Suzanne Simard has spent more time hiding from grizzly bears than most people, and she did it for science. Working in Canada in the 1990s, Simard set out to answer a question: Why do Douglas firs need birch trees around?
The problem came up when she was working in forest management. Foresters regularly remove birch trees from an area to give the more valuable Douglas fir trees extra access to sunlight and water. But when the birches are out of the way, the firs fare worse instead of better.
The firs must have been relying on the birches somehow, Simard realized. Each tree may look like an independent organism, but trees occupy another world underground. When two root systems overlap, and with the help of some beneficial fungi, a trade route can open up between trees.
Simard’s first experiment involved 80 saplings each of three species: birch, firs and cedars planted together. The birches were covered in plastic bags filled with a radioactive form of carbon dioxide gas. After leaving them for an hour, Simard checked the trees with a Geiger counter. As expected, the cedars didn’t elicit any sound. The birches set it off, showing they had absorbed the radioactive gas. But the firs set off the Geiger counter, too. They had radioactive carbon, and the only possible source was through the roots of the birch trees.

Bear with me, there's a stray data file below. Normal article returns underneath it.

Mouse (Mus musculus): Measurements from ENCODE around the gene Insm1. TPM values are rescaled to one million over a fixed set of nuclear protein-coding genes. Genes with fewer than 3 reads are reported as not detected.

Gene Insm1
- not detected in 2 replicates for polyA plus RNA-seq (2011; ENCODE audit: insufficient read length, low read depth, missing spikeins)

Decades later, trees are still surprising us. In July, a research team in New Zealand announced that they had discovered a tree stump that was still alive. Like the birch supporting the firs, the surrounding forest was supporting the tree stump with water and nutrients that it couldn’t move on its own, without leaves.
The revelation that trees can, and do, collaborate might change the forestry industry for the better. Now, Simard advocates for forestry solutions that take new research in forest ecology into consideration so that forests can be resilient to threats such as disease and climate change. A professor of forest and conservation sciences at the University of British Columbia and a science communicator, Simard has given a Ted Talk and has a book, “Finding the Mother Tree,” coming out in 2020.